The deeper I delve into this new world of wander I encounter once unknown concepts: the Flaneur being one of them.
Imagine setting out on a cobbled path you find quirky, unaware of where it leads; letting a Pied Piper spell whisk you towards the source of a melody; or seeking shelter from the rain in what turns out to be an old-fashioned pub with a craft brewery next door.
Originally a literary character created by French poet Charles Baudelaire, a flaneur is a person of leisure keen on exploring the hidden crevices of a city. Most times a flaneur was depicted as an intellectual seeking to understand the rich diversity of the city. Attentive to the sights and sounds, yet getting lost in the history, heart and soul of said city. In simple terms a flaneur is one who walks for walking sake and soaks in their surroundings.
On returning to a cold winter's day in the dainty little town of Port Alfred after perusing the book - The Most Beautiful Walk in the World: A Pedestrian in Paris, I am inspired to get out and be a flaneur.
Port Alfred is hidden away in the Eastern Cape of South Africa. It is home to spectacular coastlines, stretch of sandy beaches and rocky coves so secluded you'd think you dreamt them into existence. Bearing no resemblance to the South Africa in the news that's unsafe for women, Port Alfred is perfect for long peaceful strolls.
As I meander down Mainstreet towards the Kowie River, I seem like a snail in a world of rabbits. Black South Africans zap past me leaving only a trail. During the dehumanizing era of apartheid they were subjected to arduous treks that took them from the impoverished townships to plusher suburbs daily for work. And eventually they made the long walk to freedom. I allow the thoughts of those gloomy days whisk me away from reality, completely preoccupied by one simple question: How did they survive such oppression?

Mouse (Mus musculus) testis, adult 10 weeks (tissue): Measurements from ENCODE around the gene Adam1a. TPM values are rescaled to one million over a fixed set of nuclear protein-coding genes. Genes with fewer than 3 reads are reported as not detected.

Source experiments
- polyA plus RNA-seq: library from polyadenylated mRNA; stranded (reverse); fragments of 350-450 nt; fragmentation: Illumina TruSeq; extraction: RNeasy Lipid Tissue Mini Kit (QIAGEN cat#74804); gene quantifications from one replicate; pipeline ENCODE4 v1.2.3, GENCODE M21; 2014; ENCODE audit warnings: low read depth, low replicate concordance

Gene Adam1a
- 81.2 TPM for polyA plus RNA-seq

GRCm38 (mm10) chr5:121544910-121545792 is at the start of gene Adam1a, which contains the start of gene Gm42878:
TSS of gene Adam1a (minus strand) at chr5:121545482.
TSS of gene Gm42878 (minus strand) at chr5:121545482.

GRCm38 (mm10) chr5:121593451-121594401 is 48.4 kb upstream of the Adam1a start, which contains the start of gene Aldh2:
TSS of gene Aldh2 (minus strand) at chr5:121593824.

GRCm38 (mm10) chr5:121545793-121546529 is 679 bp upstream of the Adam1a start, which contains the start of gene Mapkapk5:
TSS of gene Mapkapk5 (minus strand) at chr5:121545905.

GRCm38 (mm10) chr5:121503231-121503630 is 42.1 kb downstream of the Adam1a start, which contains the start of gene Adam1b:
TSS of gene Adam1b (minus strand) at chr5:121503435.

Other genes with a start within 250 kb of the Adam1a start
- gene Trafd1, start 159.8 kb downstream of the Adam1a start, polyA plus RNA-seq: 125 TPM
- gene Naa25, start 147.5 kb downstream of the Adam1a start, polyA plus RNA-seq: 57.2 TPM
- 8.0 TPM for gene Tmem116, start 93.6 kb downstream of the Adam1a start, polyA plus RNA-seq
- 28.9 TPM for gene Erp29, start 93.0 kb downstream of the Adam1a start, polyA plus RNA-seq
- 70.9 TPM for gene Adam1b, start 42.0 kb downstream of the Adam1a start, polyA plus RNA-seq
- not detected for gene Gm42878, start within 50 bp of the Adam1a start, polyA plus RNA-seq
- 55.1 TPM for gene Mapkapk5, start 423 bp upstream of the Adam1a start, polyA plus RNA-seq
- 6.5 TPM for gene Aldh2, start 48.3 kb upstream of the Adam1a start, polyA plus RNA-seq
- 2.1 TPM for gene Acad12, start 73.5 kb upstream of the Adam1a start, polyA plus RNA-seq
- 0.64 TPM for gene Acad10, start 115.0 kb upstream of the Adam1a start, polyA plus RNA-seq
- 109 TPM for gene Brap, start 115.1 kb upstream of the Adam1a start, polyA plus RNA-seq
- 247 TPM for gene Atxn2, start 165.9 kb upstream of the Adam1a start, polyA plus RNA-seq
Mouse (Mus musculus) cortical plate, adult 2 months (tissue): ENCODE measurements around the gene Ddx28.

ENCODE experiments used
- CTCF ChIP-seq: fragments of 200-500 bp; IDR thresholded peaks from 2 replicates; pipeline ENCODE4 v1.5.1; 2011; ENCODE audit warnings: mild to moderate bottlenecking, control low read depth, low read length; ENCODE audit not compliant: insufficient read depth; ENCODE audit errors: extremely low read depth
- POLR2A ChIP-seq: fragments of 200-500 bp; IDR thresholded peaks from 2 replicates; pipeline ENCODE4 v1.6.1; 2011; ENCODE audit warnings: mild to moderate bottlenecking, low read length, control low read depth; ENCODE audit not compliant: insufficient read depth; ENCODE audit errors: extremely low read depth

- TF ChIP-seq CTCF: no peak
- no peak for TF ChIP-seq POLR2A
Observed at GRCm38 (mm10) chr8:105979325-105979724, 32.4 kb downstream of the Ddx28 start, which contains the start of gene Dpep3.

The brightness of the sun reflecting off the roof of a yellow decrepit building jolts me back from my pensiveness. In the distance, nestled at the foot of some hills sits an abandoned railway. I walk in the opposite direction, away from what appears to be relics of the apartheid era. The river ahead beckons, promising tranquility.
On the jetty I watch the sun dip seated next to my new fisher-chic friend, Roschel. I listen to her fantasize about a time she would afford to go overseas, or own a boat so she can anchor it in the middle of the river and fall asleep watching the stars. I leave her with an assurance that dreams come true if we remain anchored to the glory of our imaginations; she just met a living proof.
The skies open up to let the rain pour. It starts off as a drizzle but slowly snowballs into a torrent. By now my stomach is rumbling but with the pouring rain I won’t make it back to my hotel in time for dinner.
I run into a stone building on bank of the Kowie river which turns out to be a craft beer brewery and gastropub. I can hear my tummy jubilate wildly. The waiter, a student from Zimbabwe, takes my order while we swap stories from our home countries. I order bread baked with Kowie Gold Pilsner beer and mussels steamed in Cider.
He recommends the Dressier for dessert. It is a moist chocolate cake made with craft beer and topped with an Amarula cream frosting. I’ve died and gone to food heaven.
You know what is particularly amazing about this day? I’ve visited this town several times but didn’t notice any of these places. Sometimes you’ve just got to abandon the guided tours, tourist watering holes and roam on your own. Be a flaneur, you never know what treasures you might discover.
Words by Susan Ekpoh
Susan is an explorer, life lover and pilot. She writes about her travels and adventures on her website, Waka-Waka Chronicles